Percy's eyes widened suddenly in fear. He let go of my hand again, and I rubbed it unconsciously Ow. I looked down to see there were purple marks ringed around it.
"Seaweed Brain, look!" I was fishing for something—anything—to distract him from our particularly bumpy descent. "You left bruises on my hand from where you were holding it so tightly."
"That's what she said," Grover mumbled from Percy's other side.
We both laughed. "Shut up, Grover."
There was a gentle THUMP, the squealing of tires on asphalt, and…silence.
A look of relief flooded Percy's face. "We made it." His mouth broke into a wide grin. "We made it!"
"Not quite, Perce," Grover reminded him. "We still have to get that—" he nodded to the overhead compartment, where I knew Percy's backpack and the master bolt were stored "—to the Empire State Building."
"Then what are we waiting for?" Still grinning like an idiot, Percy stood up and reached into the compartment for our bags. Up and down the plane, other passengers were doing the same.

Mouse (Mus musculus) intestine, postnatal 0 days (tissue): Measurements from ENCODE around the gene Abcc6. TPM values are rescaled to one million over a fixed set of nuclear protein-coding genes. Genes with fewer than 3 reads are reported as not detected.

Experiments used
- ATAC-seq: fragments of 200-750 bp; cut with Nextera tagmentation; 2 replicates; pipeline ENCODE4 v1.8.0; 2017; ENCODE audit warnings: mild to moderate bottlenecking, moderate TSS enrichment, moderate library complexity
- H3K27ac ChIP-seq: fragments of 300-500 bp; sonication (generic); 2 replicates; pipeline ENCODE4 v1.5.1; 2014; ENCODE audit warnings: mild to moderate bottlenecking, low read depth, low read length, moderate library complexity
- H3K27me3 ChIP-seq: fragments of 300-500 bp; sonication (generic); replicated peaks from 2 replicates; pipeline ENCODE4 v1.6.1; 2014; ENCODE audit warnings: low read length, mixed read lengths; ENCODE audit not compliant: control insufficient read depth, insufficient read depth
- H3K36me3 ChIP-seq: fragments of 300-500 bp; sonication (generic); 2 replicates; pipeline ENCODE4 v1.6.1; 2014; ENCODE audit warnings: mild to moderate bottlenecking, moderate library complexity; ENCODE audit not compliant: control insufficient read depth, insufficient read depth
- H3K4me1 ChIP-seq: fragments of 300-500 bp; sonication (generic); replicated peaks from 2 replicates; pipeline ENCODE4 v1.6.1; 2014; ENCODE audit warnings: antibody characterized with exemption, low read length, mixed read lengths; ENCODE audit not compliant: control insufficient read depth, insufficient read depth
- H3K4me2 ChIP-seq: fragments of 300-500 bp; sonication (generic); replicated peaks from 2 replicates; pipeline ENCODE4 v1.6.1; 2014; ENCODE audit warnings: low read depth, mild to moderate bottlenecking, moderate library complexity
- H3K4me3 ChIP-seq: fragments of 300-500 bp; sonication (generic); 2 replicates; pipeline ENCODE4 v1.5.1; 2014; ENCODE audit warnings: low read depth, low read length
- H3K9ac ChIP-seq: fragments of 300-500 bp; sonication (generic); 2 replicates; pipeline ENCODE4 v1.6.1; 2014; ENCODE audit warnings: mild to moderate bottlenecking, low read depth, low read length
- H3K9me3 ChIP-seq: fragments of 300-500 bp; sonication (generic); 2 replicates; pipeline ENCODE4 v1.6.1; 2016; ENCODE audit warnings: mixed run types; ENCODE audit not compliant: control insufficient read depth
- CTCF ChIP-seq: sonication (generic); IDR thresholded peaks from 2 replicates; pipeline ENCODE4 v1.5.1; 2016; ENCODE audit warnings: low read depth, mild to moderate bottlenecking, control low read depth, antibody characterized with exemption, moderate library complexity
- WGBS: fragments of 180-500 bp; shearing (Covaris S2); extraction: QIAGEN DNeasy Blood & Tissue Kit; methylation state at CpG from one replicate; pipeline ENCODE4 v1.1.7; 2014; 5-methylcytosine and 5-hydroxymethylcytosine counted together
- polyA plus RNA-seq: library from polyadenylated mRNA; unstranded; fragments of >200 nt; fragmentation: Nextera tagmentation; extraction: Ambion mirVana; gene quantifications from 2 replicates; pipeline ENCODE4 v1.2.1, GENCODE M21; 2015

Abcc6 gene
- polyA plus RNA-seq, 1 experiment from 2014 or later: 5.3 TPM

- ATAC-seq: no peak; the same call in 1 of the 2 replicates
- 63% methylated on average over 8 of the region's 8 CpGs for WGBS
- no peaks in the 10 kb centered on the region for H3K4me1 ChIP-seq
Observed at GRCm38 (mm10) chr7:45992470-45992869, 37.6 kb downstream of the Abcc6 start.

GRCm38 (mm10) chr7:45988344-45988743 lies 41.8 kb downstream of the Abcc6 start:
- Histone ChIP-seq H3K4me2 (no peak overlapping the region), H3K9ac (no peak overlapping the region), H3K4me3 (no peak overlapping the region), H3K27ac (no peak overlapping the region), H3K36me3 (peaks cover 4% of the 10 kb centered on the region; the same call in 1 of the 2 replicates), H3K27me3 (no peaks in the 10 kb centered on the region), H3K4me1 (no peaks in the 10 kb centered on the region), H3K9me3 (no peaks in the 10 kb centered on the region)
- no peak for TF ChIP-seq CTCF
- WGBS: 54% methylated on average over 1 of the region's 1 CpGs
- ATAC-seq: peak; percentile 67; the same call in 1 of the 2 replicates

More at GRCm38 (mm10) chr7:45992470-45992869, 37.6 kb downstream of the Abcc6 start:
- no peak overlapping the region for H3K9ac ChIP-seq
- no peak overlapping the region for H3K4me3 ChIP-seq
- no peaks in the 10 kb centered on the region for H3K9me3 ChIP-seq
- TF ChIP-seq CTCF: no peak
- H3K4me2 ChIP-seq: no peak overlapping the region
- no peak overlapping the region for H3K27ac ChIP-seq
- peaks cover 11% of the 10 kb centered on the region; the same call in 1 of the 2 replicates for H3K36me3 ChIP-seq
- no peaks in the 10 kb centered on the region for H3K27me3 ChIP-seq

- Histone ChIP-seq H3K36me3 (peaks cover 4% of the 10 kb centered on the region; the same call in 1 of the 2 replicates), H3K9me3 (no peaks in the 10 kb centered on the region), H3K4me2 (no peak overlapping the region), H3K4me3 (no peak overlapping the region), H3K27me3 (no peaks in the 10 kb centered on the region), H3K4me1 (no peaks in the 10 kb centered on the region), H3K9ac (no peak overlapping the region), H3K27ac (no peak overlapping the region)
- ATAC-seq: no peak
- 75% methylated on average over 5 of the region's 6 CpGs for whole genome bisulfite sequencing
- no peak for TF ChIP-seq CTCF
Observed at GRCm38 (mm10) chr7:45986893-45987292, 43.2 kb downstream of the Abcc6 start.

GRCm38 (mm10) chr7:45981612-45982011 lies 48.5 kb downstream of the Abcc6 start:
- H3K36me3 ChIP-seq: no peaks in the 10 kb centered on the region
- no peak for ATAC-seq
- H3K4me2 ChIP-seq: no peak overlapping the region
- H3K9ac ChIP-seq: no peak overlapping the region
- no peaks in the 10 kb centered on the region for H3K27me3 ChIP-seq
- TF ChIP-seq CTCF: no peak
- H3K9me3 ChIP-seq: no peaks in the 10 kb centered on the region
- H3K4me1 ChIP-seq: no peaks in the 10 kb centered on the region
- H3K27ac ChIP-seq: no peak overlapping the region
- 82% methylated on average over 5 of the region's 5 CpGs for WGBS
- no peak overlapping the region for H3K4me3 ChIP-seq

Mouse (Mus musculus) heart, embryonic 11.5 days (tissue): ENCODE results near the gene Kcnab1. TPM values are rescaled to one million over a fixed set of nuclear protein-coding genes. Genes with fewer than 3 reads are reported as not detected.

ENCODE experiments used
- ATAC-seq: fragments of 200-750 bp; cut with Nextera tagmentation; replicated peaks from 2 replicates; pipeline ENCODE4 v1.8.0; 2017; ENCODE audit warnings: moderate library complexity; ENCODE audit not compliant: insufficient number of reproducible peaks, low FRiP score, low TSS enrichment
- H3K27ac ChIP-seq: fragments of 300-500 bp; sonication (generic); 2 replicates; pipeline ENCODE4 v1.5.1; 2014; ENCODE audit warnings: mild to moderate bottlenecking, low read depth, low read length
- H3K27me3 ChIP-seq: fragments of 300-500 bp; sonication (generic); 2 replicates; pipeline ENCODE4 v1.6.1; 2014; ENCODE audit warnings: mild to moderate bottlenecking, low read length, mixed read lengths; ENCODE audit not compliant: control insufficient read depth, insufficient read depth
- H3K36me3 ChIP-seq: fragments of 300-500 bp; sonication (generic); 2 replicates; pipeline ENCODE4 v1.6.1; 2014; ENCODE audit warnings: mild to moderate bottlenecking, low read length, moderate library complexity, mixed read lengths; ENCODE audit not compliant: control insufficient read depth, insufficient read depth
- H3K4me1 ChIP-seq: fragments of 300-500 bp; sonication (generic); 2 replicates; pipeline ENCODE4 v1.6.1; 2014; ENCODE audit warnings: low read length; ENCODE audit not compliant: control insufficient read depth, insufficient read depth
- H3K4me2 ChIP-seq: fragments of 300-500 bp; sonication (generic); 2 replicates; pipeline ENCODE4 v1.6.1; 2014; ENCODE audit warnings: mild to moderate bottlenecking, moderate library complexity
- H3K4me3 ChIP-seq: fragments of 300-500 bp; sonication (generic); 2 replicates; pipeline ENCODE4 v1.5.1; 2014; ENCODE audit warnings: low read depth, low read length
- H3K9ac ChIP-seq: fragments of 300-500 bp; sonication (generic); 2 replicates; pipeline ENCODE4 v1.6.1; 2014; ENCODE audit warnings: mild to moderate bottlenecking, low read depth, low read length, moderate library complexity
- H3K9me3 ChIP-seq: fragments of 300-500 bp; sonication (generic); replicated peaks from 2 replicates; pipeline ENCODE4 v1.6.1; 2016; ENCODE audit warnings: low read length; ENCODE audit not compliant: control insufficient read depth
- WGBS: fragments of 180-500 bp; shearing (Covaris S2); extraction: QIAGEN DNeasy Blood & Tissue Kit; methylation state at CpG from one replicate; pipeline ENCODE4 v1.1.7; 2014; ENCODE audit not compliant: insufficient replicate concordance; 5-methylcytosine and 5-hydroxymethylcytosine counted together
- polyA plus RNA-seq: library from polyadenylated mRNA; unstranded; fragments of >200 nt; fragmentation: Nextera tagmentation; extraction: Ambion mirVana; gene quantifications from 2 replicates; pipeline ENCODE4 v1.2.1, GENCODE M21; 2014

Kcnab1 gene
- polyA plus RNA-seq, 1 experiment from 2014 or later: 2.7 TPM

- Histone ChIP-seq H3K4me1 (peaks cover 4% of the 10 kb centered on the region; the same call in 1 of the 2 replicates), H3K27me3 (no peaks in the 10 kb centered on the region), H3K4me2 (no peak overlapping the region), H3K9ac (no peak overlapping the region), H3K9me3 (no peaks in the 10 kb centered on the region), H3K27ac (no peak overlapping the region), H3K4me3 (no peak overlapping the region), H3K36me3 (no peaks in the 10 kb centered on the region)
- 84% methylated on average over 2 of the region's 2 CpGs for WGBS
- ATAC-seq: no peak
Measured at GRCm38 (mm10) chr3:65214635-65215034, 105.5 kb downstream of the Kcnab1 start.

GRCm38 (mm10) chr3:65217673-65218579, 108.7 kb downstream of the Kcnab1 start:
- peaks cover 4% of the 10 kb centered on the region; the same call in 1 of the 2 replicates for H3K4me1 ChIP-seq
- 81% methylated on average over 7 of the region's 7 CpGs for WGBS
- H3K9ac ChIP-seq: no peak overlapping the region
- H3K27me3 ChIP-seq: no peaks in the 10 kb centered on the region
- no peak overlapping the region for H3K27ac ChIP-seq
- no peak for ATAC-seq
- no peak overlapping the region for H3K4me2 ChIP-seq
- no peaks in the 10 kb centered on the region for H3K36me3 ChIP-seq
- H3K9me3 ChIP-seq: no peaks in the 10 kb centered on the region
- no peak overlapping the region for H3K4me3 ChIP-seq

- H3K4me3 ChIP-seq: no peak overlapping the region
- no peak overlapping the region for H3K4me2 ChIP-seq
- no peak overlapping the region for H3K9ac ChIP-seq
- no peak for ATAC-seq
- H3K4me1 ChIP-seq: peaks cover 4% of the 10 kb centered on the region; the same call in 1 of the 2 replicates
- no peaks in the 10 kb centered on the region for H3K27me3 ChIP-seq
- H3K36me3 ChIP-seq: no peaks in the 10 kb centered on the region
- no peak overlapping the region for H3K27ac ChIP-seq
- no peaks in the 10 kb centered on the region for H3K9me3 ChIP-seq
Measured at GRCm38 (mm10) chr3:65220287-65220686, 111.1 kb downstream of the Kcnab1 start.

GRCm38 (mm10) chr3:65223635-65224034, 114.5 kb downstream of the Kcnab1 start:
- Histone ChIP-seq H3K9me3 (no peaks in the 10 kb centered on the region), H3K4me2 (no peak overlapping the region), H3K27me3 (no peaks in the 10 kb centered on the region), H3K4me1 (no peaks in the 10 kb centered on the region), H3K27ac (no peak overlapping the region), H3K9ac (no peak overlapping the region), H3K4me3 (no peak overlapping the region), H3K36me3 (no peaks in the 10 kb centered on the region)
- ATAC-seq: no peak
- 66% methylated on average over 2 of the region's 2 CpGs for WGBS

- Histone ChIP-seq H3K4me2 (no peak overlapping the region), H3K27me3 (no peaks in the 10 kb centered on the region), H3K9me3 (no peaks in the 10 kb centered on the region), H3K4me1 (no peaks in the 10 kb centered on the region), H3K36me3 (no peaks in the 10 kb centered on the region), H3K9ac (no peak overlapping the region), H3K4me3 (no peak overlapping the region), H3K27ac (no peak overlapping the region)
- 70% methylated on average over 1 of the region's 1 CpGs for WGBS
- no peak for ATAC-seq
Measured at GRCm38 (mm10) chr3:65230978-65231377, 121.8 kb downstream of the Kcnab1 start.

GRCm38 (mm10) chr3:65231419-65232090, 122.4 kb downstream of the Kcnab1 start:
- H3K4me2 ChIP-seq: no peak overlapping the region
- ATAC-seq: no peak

It wasn't until we were off the plane and leaving the terminal that Percy finally stopped and turned to me. "Um…thanks. For, you know, keeping me calm up there and stuff."
"No—no problem," I managed.
Then he did something I didn't expect, and hugged me. Suddenly I was very conscious of my surroundings…and mostly Percy. He smelled like ocean air—salty and wild and…good. The colors of the terminal seemed to blur and smear together, become brighter.
"I appreciate it, Wise Girl." He let me go, but left his hand on my shoulder for a moment. "Come on, guys. We've got some explaining to do."
In the late-afternoon sunlight streaming in through the high windows, he looked older, almost. More like the hero that I knew he was now.
Strange, though, that I should have these revelations while up in the air.
A/N: HUGE shout-out to MostDefinitelyFlorentine and wombat-of-awesomeness for helping me with this and basically writing half of it :) You guys are amazing!